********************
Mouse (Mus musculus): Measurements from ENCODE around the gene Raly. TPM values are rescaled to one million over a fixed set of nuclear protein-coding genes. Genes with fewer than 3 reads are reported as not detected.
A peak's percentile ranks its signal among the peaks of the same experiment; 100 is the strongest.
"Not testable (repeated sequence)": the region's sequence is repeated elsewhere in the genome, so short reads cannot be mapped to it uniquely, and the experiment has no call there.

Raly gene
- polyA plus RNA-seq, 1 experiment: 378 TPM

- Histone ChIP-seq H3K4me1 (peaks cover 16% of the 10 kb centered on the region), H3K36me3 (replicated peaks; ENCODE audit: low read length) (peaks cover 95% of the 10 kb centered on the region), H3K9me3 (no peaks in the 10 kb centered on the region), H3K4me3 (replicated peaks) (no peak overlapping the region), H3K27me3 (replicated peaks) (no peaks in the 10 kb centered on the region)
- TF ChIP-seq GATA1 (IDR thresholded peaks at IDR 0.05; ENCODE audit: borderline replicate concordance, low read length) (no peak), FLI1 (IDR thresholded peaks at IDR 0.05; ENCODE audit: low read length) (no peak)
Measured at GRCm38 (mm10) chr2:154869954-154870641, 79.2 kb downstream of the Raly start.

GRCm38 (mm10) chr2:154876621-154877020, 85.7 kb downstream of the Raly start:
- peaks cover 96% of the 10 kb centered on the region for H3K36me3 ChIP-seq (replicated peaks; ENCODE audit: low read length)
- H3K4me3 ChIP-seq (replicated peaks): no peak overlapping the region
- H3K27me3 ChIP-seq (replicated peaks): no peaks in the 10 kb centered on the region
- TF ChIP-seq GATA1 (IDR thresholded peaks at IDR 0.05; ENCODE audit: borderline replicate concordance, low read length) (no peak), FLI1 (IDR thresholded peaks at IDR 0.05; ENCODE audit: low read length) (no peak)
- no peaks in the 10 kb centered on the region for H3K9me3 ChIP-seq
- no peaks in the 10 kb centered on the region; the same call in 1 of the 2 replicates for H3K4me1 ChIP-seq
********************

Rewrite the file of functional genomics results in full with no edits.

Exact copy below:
Mouse (Mus musculus): Measurements from ENCODE around the gene Raly. TPM values are rescaled to one million over a fixed set of nuclear protein-coding genes. Genes with fewer than 3 reads are reported as not detected.
A peak's percentile ranks its signal among the peaks of the same experiment; 100 is the strongest.
"Not testable (repeated sequence)": the region's sequence is repeated elsewhere in the genome, so short reads cannot be mapped to it uniquely, and the experiment has no call there.

Raly gene
- polyA plus RNA-seq, 1 experiment: 378 TPM

- Histone ChIP-seq H3K4me1 (peaks cover 16% of the 10 kb centered on the region), H3K36me3 (replicated peaks; ENCODE audit: low read length) (peaks cover 95% of the 10 kb centered on the region), H3K9me3 (no peaks in the 10 kb centered on the region), H3K4me3 (replicated peaks) (no peak overlapping the region), H3K27me3 (replicated peaks) (no peaks in the 10 kb centered on the region)
- TF ChIP-seq GATA1 (IDR thresholded peaks at IDR 0.05; ENCODE audit: borderline replicate concordance, low read length) (no peak), FLI1 (IDR thresholded peaks at IDR 0.05; ENCODE audit: low read length) (no peak)
Measured at GRCm38 (mm10) chr2:154869954-154870641, 79.2 kb downstream of the Raly start.

GRCm38 (mm10) chr2:154876621-154877020, 85.7 kb downstream of the Raly start:
- peaks cover 96% of the 10 kb centered on the region for H3K36me3 ChIP-seq (replicated peaks; ENCODE audit: low read length)
- H3K4me3 ChIP-seq (replicated peaks): no peak overlapping the region
- H3K27me3 ChIP-seq (replicated peaks): no peaks in the 10 kb centered on the region
- TF ChIP-seq GATA1 (IDR thresholded peaks at IDR 0.05; ENCODE audit: borderline replicate concordance, low read length) (no peak), FLI1 (IDR thresholded peaks at IDR 0.05; ENCODE audit: low read length) (no peak)
- no peaks in the 10 kb centered on the region for H3K9me3 ChIP-seq
- no peaks in the 10 kb centered on the region; the same call in 1 of the 2 replicates for H3K4me1 ChIP-seq